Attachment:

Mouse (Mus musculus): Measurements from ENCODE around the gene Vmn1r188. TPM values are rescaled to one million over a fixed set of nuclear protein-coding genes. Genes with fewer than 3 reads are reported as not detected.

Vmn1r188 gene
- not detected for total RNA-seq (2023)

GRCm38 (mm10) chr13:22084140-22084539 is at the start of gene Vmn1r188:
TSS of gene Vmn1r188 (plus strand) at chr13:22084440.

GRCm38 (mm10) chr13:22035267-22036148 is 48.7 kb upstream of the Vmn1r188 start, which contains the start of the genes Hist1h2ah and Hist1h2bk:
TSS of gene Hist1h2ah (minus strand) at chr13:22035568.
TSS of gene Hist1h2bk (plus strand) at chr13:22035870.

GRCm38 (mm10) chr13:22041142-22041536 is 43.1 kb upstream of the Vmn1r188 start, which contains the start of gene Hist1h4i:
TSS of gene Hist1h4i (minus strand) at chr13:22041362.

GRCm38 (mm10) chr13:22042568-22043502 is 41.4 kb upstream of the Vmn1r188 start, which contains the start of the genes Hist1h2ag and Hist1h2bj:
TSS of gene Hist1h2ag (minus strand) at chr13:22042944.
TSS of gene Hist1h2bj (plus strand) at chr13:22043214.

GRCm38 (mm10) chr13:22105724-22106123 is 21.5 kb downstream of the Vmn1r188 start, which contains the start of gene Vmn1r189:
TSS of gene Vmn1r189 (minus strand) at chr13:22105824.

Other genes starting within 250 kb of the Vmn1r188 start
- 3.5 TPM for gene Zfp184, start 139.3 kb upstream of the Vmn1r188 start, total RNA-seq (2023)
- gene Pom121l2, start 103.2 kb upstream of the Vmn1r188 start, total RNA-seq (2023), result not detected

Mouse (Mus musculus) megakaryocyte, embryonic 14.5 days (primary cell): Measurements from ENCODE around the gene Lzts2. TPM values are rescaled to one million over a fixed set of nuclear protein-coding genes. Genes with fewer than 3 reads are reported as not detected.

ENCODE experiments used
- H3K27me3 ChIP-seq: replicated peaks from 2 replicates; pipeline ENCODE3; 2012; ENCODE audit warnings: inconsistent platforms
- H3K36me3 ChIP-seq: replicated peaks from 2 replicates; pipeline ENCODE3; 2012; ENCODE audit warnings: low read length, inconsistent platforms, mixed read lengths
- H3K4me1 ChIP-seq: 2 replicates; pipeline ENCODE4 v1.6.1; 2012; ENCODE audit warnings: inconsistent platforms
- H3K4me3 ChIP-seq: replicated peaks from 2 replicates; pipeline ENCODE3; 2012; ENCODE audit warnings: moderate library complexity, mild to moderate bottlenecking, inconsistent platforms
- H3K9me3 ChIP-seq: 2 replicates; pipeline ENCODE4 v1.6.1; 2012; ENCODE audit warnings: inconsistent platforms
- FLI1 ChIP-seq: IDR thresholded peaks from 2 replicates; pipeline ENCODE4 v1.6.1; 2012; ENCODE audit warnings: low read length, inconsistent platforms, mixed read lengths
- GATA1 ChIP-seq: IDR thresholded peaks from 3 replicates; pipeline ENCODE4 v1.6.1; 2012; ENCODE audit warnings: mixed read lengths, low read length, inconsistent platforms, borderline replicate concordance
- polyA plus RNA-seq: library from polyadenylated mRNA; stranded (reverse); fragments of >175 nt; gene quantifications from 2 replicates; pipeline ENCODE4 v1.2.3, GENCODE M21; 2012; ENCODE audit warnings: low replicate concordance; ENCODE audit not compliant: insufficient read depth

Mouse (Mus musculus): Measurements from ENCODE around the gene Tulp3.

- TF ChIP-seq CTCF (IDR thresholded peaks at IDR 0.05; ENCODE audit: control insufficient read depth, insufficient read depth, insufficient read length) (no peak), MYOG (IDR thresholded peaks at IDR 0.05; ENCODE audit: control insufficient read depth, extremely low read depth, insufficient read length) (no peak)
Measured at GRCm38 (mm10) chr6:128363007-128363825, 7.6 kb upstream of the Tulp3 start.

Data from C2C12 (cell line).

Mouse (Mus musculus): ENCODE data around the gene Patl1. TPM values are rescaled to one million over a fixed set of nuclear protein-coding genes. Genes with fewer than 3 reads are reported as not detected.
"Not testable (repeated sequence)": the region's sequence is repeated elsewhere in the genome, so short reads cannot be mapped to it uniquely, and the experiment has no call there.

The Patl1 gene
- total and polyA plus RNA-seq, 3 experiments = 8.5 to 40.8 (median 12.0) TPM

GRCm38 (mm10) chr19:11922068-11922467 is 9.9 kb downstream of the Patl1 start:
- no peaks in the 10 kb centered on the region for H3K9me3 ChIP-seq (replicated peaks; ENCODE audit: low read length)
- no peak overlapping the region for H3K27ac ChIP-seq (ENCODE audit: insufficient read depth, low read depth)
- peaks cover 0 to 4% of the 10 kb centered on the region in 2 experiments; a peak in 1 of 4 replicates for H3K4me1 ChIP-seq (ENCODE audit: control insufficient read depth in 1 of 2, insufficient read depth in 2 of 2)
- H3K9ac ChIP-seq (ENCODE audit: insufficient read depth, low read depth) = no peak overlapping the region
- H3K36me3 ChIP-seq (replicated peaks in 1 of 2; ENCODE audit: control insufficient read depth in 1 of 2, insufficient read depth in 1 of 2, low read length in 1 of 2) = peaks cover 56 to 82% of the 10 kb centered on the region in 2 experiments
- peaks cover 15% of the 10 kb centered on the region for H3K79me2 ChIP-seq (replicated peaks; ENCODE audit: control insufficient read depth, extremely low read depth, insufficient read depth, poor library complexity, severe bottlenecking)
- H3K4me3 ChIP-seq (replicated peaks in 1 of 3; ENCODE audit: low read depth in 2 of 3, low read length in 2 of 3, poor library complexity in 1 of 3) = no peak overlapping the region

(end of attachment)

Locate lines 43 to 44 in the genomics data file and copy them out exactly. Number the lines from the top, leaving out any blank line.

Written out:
- peaks cover 15% of the 10 kb centered on the region for H3K79me2 ChIP-seq (replicated peaks; ENCODE audit: control insufficient read depth, extremely low read depth, insufficient read depth, poor library complexity, severe bottlenecking)
- H3K4me3 ChIP-seq (replicated peaks in 1 of 3; ENCODE audit: low read depth in 2 of 3, low read length in 2 of 3, poor library complexity in 1 of 3) = no peak overlapping the region